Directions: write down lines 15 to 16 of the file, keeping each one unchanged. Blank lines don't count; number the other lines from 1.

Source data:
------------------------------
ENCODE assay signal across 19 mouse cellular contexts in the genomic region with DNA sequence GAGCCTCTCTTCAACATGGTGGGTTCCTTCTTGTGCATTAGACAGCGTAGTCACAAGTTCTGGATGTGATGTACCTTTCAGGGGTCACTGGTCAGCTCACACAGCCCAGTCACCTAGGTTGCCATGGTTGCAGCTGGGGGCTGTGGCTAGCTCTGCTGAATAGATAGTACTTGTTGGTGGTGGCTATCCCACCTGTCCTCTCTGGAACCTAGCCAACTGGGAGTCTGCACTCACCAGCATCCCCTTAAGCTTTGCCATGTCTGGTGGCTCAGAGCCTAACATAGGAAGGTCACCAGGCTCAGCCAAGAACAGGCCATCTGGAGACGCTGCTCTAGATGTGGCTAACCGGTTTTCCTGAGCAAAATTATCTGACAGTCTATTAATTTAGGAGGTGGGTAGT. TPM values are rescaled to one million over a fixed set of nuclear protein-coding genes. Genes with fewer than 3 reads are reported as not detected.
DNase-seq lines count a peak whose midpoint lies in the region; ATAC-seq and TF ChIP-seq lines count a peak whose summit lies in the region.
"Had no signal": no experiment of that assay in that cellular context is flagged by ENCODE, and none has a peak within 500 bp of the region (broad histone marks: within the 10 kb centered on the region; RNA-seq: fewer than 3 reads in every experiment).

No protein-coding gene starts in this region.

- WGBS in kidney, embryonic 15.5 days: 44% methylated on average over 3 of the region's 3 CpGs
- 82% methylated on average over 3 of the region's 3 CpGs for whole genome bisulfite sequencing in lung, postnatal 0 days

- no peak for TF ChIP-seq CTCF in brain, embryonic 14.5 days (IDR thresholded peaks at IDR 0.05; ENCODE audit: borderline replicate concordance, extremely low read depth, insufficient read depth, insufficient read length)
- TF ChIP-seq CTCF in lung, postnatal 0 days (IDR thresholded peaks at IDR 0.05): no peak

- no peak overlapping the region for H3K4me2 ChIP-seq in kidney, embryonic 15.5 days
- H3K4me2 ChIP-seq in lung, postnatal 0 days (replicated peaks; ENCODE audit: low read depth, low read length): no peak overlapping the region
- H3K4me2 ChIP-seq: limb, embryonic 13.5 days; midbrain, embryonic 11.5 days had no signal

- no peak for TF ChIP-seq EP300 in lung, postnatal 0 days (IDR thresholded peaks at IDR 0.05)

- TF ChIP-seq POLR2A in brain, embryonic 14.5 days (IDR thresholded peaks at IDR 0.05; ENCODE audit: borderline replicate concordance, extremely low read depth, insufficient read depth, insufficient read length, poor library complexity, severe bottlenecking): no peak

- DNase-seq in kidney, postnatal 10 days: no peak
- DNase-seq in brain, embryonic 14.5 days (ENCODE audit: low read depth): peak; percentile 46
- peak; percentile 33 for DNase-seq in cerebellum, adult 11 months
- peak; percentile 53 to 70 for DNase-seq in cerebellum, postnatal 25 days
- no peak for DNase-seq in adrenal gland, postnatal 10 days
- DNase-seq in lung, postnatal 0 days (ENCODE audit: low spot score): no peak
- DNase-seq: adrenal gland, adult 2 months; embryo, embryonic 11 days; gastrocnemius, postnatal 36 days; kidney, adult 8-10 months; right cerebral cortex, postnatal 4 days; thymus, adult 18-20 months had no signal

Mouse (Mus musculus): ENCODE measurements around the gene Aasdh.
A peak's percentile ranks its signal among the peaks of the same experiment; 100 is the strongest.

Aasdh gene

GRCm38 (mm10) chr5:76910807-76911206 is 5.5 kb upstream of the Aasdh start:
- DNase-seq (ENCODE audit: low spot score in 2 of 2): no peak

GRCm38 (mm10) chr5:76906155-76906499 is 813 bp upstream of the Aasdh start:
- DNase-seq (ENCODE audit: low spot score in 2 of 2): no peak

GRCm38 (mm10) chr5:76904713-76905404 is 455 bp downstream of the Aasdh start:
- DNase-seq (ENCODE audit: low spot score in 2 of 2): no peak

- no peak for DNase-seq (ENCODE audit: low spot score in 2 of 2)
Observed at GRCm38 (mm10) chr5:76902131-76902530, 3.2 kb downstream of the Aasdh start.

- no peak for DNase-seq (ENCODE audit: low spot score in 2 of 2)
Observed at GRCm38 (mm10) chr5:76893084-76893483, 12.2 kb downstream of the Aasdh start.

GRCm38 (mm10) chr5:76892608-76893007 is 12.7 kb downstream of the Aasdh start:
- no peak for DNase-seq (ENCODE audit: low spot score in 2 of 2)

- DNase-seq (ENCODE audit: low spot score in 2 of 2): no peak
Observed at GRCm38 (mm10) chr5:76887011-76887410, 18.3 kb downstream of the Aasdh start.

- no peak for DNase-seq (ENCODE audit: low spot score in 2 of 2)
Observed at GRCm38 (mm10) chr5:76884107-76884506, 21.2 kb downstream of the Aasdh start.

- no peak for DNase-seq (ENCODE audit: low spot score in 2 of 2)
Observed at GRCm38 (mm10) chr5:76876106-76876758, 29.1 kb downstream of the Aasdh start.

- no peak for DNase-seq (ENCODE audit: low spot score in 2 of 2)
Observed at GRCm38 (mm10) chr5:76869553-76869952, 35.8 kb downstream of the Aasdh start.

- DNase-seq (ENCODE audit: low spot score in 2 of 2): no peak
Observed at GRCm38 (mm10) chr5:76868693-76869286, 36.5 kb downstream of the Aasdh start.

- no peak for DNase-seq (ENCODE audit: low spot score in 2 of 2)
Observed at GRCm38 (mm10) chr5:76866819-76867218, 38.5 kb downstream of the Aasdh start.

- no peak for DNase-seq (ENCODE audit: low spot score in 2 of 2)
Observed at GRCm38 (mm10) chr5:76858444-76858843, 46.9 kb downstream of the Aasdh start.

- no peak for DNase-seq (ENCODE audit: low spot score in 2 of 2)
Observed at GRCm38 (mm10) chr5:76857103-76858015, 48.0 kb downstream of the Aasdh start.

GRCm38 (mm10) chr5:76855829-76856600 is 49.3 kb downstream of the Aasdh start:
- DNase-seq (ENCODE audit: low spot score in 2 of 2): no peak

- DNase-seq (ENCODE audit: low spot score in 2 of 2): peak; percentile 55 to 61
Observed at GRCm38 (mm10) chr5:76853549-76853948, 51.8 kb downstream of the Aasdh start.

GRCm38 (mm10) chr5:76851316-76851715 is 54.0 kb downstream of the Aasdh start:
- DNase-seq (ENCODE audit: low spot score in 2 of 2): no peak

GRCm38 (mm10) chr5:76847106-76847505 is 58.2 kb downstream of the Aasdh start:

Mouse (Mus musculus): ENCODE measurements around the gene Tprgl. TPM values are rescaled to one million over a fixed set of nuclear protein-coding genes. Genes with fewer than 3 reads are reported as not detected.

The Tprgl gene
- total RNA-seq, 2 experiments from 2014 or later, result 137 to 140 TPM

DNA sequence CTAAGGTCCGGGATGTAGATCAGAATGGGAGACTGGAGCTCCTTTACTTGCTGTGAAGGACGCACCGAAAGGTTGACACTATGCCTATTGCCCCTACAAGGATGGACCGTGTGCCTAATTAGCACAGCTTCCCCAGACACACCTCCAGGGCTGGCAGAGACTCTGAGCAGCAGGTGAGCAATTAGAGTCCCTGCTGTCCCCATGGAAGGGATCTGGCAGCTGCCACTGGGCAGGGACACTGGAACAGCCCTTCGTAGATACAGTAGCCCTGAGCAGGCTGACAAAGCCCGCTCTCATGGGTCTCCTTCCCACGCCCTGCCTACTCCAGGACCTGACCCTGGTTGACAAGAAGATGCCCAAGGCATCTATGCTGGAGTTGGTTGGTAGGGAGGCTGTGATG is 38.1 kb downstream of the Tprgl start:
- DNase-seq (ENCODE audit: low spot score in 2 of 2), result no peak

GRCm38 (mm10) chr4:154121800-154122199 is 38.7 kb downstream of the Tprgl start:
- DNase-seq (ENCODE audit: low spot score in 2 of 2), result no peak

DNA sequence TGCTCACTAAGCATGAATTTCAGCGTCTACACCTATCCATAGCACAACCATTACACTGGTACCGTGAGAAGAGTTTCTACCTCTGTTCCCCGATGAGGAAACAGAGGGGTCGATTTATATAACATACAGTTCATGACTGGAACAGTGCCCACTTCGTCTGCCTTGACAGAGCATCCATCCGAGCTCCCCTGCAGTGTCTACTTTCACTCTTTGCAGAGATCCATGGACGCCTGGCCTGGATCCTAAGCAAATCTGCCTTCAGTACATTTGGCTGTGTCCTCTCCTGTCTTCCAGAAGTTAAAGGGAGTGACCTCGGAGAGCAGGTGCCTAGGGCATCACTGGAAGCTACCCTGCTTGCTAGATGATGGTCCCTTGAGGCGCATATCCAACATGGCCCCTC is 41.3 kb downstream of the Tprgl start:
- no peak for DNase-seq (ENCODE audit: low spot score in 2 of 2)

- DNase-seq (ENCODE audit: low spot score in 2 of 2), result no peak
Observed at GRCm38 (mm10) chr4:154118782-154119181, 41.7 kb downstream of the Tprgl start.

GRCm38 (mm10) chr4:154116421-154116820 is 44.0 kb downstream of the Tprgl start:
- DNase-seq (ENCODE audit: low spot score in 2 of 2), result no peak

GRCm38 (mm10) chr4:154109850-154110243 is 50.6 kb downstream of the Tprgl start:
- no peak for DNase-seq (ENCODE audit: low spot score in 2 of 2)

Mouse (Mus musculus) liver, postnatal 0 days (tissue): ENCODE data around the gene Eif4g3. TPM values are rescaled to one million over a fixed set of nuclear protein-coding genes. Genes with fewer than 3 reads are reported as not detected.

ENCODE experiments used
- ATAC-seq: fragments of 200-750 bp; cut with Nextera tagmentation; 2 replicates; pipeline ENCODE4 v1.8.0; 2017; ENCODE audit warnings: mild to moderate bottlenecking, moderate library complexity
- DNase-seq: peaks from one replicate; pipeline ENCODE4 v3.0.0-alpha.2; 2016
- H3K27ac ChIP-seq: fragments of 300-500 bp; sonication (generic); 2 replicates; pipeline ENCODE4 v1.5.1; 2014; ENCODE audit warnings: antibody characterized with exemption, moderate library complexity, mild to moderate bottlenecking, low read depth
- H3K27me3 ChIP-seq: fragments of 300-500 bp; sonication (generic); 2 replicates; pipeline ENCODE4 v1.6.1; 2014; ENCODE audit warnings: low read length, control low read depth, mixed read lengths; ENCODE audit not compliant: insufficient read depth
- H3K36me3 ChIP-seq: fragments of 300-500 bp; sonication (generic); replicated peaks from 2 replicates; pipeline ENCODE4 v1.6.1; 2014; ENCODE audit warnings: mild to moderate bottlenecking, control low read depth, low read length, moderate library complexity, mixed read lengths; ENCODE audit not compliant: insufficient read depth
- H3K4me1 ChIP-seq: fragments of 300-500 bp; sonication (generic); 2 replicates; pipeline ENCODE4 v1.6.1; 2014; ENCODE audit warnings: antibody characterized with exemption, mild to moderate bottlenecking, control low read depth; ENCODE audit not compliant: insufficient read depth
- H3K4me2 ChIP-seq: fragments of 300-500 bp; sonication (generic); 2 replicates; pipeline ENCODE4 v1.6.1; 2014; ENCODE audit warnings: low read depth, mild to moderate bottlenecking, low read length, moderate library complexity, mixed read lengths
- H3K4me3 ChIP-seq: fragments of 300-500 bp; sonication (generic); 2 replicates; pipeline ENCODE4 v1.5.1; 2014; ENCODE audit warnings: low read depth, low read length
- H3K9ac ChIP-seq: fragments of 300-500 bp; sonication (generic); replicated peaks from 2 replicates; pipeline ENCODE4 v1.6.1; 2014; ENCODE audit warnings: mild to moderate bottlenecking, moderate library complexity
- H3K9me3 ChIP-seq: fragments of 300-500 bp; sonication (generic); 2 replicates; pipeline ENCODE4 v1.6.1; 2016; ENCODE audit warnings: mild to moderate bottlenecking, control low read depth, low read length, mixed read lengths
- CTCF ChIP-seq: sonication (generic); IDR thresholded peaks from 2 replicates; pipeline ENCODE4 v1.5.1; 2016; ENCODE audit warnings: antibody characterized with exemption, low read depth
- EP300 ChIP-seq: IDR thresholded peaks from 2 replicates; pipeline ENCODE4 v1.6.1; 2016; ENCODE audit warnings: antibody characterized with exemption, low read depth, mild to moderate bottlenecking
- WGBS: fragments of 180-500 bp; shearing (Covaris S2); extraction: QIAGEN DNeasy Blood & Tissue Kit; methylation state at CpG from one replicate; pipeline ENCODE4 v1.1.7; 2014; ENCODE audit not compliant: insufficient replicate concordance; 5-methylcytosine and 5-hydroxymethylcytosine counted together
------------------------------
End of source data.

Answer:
- DNase-seq in brain, embryonic 14.5 days (ENCODE audit: low read depth): peak; percentile 46
- peak; percentile 33 for DNase-seq in cerebellum, adult 11 months